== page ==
Peter Orner is the type of novelist creative writing students aspire to be: contemplative, astute, equally interested in comedy and pain, governed by a dedication to characterization and description over archetypical plot. He is the kind of writer who creates a world not by describing it from the onset, but by carefully laying down pieces, then stepping back and letting his reader deduce the rest.

His newest novel, Love and Shame and Love, is no exception, detailing 50 years in the life of one Chicago family through moments both small and large.

Alexander Popper is the book’s smart, shy and remarkably likeable main character, and when we first meet him it’s via a “portrait of the artist as creative writing major” (good to see Orner can poke fun at himself) as he courts a classmate amidst the Bush/Dukakis election. But no sooner has our hero secured his prize, than Orner jumps back in time, detailing the marriages of three generations of Poppers, all earnest, Jewish Democrats navigating class, desire, love and shame.

We follow Popper’s grandparents as they brush shoulders with Frank Sinatra and Sammy Davis Junior (they happen to be friends with Chicago’s preeminent gossip columnist) and Popper’s parents as they move to the suburbs while trying to retain their Lincoln Park intellectualism. The most compelling story might be that of Hollis Osgood, the Poppers’ beloved—if woefully misunderstood—“houseman.”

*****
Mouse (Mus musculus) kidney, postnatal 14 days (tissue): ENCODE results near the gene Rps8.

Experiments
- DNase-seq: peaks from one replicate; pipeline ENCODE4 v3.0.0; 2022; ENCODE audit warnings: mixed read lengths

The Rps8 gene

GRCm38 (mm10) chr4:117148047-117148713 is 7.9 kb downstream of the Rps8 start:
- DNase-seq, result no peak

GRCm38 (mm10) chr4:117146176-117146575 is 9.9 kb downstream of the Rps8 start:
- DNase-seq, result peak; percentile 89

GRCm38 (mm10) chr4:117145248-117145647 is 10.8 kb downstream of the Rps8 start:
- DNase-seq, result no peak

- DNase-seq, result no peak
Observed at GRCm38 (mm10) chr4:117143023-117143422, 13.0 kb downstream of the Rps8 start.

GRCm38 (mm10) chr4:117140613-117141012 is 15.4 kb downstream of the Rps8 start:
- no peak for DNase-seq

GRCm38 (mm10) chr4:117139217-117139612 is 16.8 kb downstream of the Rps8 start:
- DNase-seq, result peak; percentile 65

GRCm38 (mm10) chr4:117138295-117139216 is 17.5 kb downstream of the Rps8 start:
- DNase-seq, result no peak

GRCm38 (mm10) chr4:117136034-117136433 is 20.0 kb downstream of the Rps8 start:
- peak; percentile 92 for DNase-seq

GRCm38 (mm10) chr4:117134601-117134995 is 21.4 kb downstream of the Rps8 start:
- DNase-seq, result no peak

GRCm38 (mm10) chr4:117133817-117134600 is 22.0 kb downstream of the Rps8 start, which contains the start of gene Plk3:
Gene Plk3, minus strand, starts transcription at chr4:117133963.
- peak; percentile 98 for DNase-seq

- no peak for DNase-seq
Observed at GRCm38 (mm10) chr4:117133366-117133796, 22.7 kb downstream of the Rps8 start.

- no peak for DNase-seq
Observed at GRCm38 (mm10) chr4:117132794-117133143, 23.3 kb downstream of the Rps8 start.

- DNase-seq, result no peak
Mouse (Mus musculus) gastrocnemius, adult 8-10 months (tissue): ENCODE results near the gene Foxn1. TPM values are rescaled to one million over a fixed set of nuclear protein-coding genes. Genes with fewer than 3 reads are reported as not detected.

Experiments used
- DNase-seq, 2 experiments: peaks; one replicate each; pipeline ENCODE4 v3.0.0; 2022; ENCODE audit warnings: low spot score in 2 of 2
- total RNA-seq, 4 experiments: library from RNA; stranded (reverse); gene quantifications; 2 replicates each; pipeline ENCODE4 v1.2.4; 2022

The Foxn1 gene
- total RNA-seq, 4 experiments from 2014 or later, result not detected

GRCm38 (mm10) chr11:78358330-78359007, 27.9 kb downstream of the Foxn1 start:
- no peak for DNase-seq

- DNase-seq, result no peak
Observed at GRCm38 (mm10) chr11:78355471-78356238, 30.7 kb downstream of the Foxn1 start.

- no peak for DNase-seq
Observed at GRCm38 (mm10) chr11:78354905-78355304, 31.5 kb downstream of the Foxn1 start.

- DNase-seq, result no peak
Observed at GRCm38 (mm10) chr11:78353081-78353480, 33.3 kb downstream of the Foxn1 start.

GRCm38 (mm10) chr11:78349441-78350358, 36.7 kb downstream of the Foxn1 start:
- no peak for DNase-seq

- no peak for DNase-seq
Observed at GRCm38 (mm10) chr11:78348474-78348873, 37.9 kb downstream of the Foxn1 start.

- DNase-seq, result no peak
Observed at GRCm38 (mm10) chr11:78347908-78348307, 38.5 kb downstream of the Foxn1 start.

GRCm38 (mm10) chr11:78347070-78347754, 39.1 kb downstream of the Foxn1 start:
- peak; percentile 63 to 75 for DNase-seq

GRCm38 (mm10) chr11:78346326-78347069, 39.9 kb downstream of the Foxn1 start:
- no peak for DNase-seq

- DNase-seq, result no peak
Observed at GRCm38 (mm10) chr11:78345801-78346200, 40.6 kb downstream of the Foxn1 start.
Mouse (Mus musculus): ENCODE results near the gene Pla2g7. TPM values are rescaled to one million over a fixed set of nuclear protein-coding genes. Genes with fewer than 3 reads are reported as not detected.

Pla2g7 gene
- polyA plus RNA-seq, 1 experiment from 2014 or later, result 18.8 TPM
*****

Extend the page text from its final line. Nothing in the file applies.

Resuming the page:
Interspersed are Popper’s grandfather’s 1940s wartime letters (the theme is desperation; turns out his wife Bernice is barely writing him back) and lovely, folksy line drawings, courtesy of the author’s brother, comic-book writer Eric Orner.

But as much as this honest and understated novel is about family dynamics, it’s also about Chicago itself—the corruption, the hope and the constant change that only such an authentically American city could endure. Orner playfully intersects his characters’ lives with those of real political figures (Walter Mondale plays an important role, for instance). But the affect is not some smug, Forrest Gump-type knowingness. Rather, it’s a reminder that the personal is political, that the plight of families is the plight of an entire nation.

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